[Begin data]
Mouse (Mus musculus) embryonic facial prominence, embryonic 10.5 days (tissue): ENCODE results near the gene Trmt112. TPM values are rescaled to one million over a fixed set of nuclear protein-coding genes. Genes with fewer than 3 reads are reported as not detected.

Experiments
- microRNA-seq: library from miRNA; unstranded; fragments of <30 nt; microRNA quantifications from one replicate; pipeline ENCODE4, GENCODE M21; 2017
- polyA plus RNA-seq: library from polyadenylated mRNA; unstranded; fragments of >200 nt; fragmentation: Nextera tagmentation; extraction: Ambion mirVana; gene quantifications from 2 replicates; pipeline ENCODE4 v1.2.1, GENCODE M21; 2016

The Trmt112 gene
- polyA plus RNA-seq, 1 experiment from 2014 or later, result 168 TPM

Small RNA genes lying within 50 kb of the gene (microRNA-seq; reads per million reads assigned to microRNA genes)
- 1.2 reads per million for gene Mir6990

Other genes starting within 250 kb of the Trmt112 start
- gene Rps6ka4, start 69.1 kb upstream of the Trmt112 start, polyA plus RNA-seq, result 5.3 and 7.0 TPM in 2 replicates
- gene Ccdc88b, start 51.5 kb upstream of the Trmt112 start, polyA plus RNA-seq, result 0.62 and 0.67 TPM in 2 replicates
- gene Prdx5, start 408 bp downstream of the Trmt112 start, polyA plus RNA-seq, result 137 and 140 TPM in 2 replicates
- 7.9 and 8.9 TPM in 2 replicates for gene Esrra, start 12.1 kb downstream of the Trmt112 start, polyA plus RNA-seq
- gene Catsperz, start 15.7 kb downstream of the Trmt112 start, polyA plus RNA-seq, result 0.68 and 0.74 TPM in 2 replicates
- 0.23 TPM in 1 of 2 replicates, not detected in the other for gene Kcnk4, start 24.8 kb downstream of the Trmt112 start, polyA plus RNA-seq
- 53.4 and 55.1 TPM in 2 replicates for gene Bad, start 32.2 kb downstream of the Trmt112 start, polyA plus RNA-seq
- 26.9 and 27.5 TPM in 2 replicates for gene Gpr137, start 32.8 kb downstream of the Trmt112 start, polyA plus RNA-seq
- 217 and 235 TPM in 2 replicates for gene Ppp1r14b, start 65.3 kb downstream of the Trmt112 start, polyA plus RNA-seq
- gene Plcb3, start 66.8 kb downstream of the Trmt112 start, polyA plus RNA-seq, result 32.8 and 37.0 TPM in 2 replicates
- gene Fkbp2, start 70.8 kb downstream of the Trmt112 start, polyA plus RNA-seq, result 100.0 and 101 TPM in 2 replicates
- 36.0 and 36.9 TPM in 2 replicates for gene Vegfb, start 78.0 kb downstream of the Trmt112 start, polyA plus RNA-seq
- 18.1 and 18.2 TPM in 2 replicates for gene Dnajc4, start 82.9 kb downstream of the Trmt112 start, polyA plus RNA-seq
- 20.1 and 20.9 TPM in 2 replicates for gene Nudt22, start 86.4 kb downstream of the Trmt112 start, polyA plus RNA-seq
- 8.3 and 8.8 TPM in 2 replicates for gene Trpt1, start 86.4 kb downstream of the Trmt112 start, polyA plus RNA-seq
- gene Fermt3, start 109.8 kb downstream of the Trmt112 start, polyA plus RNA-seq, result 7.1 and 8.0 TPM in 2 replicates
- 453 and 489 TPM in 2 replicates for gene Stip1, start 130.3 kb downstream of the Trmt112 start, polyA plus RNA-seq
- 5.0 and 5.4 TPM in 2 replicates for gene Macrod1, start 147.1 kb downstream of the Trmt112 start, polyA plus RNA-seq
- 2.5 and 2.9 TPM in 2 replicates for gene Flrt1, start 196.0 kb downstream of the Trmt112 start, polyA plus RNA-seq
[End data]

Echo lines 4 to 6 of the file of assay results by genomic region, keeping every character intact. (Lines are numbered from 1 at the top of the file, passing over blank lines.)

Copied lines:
- polyA plus RNA-seq: library from polyadenylated mRNA; unstranded; fragments of >200 nt; fragmentation: Nextera tagmentation; extraction: Ambion mirVana; gene quantifications from 2 replicates; pipeline ENCODE4 v1.2.1, GENCODE M21; 2016

The Trmt112 gene
- polyA plus RNA-seq, 1 experiment from 2014 or later, result 168 TPM